It’s probably no secret that the Amazon Fire Phone is for people who can’t live without their Amazon. I’d call them power users, but in reality, they’re probably more like power buyers.
The new smartphoneÂ â€” which is exclusive to AT&T in the U.S.Â â€” makes no bones about where its loyalties lie. It sports a big Amazon logo on its back, it comes with a year of Amazon Prime, and its Firefly technology (which, sadly, has nothing to do with the Joss Whedon series) uses its camera to identify objects by asking them if you’d like to buy them from Amazon.
It does have one thing going for it that has nothing to do with its branding, though:Â Dynamic Perspective. The Amazon Fire Phone has four special sensors built into the corners of its face that combine low-powered cameras with infrared LEDs. These are linked to a custom processor and graphics rendering engine to give images on the screen, from the lock screen to games that utilize the feature, a depth of vision that is almost like 3D.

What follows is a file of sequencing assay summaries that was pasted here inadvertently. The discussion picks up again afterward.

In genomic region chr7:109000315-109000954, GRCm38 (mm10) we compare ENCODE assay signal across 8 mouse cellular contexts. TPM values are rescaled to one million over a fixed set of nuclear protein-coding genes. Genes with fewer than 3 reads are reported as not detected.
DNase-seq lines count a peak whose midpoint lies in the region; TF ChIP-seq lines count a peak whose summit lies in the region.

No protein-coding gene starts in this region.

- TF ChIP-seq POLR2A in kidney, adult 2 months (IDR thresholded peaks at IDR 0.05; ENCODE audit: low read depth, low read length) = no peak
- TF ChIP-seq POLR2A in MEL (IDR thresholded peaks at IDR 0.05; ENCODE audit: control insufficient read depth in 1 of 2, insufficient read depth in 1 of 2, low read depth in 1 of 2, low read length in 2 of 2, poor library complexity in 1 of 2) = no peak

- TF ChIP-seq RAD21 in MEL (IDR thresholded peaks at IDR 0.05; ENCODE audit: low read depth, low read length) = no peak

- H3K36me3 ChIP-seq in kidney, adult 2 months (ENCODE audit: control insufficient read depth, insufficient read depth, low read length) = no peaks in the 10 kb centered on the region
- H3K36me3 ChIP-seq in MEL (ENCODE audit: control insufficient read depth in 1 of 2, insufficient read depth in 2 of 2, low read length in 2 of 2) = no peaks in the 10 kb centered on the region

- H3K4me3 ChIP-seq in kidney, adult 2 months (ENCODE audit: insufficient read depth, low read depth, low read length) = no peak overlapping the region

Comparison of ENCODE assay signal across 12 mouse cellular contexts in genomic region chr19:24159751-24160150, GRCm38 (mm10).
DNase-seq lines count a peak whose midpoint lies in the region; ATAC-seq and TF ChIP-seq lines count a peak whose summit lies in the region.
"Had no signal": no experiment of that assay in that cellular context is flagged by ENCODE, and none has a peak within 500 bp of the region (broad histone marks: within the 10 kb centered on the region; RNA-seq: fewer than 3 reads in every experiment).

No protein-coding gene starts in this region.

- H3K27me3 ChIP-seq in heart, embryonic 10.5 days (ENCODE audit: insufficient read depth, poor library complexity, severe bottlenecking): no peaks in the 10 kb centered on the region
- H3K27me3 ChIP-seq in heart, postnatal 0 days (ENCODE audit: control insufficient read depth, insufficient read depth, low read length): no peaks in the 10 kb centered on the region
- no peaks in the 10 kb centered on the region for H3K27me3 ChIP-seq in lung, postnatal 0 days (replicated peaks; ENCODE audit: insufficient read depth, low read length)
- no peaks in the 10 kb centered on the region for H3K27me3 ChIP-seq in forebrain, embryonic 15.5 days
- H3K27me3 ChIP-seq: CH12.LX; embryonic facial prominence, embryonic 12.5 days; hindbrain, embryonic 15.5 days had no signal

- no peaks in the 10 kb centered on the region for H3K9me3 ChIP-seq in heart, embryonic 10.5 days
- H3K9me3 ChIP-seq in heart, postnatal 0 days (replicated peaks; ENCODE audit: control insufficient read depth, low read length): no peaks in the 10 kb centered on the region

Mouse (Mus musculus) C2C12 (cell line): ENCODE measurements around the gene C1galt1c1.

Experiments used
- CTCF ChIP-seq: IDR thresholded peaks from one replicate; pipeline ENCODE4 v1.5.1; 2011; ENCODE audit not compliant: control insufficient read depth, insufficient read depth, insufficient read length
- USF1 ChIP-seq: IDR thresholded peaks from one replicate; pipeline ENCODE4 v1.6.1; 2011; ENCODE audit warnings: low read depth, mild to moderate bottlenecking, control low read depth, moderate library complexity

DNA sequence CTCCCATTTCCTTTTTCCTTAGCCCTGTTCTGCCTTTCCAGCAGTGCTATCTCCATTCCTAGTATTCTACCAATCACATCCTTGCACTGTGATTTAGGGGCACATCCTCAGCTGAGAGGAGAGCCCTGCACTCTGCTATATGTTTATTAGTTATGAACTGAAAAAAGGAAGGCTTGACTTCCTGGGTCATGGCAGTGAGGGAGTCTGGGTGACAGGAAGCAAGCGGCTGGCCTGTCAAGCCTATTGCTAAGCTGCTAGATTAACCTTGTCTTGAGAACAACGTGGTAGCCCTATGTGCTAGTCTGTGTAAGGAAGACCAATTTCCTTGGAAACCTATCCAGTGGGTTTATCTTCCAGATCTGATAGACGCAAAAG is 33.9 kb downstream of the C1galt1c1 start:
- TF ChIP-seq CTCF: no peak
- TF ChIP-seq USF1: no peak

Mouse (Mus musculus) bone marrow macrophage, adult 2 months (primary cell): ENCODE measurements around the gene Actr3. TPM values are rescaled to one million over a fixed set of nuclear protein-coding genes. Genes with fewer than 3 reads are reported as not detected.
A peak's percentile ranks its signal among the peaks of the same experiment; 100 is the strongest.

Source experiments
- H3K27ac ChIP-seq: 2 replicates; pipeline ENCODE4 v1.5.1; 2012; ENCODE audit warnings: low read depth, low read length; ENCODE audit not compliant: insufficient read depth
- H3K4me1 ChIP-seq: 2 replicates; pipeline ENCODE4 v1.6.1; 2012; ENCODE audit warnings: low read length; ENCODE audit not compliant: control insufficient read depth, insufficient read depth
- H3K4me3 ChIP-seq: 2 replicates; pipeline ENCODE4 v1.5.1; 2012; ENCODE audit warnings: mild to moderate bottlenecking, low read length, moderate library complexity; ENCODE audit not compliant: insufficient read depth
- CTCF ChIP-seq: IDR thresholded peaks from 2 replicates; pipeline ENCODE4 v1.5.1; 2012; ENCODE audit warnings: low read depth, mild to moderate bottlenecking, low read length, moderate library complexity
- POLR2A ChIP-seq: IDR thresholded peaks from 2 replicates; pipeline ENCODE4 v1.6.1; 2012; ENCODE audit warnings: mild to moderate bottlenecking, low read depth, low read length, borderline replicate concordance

As you might expect, Dynamic Perspective is most obvious when the whole screen is filled with images. You can activate the effect by moving the phone around, but it’s even cooler when you simply turn or move your head a bit, as the sensors are sensitive enough to detect that motion and change what you see in response.
The feature works in more subtle ways too. For example, the email icon on the main carousel screen looks like a stack of stationery, and the individual pieces of paper tilt and curl a bit as you shift your view. App icons on the main screen do the same thing.
Dynamic Perspective isn’t so revolutionary that it would sell the phone by itselfÂ â€” and some tech journalists have noted that people prone to motion sickness may want to be cautiousÂ â€” but it has plenty of potential to have an impact in one area near and dear to this site’s heart: games.
Over the next day or two, I’ll be reviewing a pair of games designed to incorporate Dynamic Perspective. I’m anxious to see if it’s something that will change the way we look at mobile games (pun intended) or if it runs the risk of turning into a mobile version of the Kinect, with a high “gee whiz” factor but no real staying power.